Dutch designer Hella Jongerius worked with one of the oldest factories in the Netherlands Royal Tichelaar Makkum to create a special collection of 300 unique vases. As the film below says, this is more about “creating than designing”. The decisions made to experiment with glazes and finishing are a happy accident and leave a literal fingerprint on the vase which shows the process of creating from beginning to finish.
After his collaboration with Thomas Erber for the Cabinet of Curiosities, colette invites you to rediscover Alexander Olch, American director and designer of ties, bow ties, notebooks, wallets… in a dedicated corner from January 17th to 29th. He furnishes the fraternities of Harvard and the most exclusive clubs in New York who appreciate his chic style.
Planned obsolescence is the design and manufacture of products that are deliberately intended to have a limited useful life. The result is that you are forced into an everlasting cycle of replacing, repurchasing and repeating.
Designer Massimo Vignelli was said “Obsolescence is a crime”. He couldn’t be more right. This is the message that Vitsœ live by and whilst I worked for them during most of my twenties this was something that I firmly believed in. My love of the slow movement grew out of this message and I began to search for a way to live better, with less, that lasts longer.
Whilst many of us look for the latest fashions for clothing and the home, Vitsœ is quietly going about its way selling the same product that it has done for over 50 years. I cannot think of any company that is doing the same thing without messing around with the product. Even my beloved Ercol are playing around with their products.
You can read a lot more of the message at vitsoe.com and treat yourself to the first purchase that will start a lifetime of love for this little furniture company.
Born in the Bronx, New York on 10 February 1942, Lawrence Weiner is one of the most important living American artists. A key member of the New York conceptual art world of the 1960s, for over forty years he has been using language as his primary material. Whilst usually taking the form of large typographic wall texts he refers to his work as sculpture, and the words, phrases and statements he employs are often representative of states or processes grounded in the physical world.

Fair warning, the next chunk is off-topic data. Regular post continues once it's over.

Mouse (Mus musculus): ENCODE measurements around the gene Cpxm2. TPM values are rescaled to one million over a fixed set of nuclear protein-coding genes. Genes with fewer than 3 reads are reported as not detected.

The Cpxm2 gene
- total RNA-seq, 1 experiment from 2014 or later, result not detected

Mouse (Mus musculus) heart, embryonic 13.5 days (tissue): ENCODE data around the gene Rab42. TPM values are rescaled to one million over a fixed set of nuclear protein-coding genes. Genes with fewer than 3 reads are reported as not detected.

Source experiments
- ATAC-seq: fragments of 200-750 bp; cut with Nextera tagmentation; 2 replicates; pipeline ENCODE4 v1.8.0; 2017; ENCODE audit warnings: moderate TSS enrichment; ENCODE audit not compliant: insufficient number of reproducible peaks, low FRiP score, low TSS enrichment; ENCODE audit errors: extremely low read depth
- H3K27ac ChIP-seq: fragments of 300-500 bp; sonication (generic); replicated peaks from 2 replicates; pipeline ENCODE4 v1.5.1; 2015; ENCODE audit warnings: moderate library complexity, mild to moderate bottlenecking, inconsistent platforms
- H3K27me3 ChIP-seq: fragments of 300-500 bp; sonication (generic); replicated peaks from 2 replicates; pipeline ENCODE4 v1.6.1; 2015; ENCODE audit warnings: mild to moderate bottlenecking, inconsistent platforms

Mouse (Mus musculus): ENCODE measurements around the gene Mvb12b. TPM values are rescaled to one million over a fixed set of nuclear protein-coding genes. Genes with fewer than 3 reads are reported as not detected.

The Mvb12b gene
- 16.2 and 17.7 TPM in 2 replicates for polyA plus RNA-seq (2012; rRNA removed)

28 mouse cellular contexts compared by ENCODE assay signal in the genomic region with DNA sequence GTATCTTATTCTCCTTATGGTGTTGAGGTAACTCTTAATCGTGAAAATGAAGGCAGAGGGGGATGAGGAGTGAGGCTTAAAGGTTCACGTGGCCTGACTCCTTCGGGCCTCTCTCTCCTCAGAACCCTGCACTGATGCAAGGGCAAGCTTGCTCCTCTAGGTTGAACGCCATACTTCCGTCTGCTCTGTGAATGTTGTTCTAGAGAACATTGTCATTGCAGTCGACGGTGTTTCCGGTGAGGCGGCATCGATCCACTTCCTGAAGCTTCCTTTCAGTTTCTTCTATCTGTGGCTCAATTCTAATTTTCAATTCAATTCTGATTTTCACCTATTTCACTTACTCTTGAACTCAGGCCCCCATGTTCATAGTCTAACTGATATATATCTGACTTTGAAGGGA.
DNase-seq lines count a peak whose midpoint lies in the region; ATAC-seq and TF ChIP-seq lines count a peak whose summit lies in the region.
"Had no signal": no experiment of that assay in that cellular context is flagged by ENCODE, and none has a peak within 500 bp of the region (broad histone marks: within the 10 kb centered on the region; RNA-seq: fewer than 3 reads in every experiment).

Lawrence has lived in the UK since the 1960s and has almost lost all of his US accent to be replaced by a distinctly smokers tone.
I saw the work of Lawrence Weiner at Tate St Ives during a visit two years ago and was really taken by how strong the work seemed and how simple it was that it really brings the viewer into the work and you are not distracted by any other visual noise.
Not to mention that I have always been such a fan of typography in art, and am always drawn towards any work that uses strong type in the work.
I have become a little obsessed with the song ‘We used to wait’ by Arcade Fire, but not for the usual reasons that I like music. No, this is because I’m a sucker for a bit of technology used in creative ways.
Arcade Fire were one of the few campaigns recently produced to ‘show-off’ the clever things that you can do with HTML5 and Google Chrome. The Chrome Experiment in this case was to integrate Google Maps into a music video showing the streets surrounding the location of where you live, work or what-have-you.
Very clever stuff…
Now, watching the video over and over typing in different postcodes, got me slightly hooked on the track itself and after digging around I know find that I’m falling in love with the album artwork. Is this something that happens when you hit 30 years old? Arcade Fire fan-nage?
Whatever it is, I am really enjoying the eight different album covers that they have produced… very Hitchcock’s The Birds and slightly depressing monotony that is living in the Suburbs.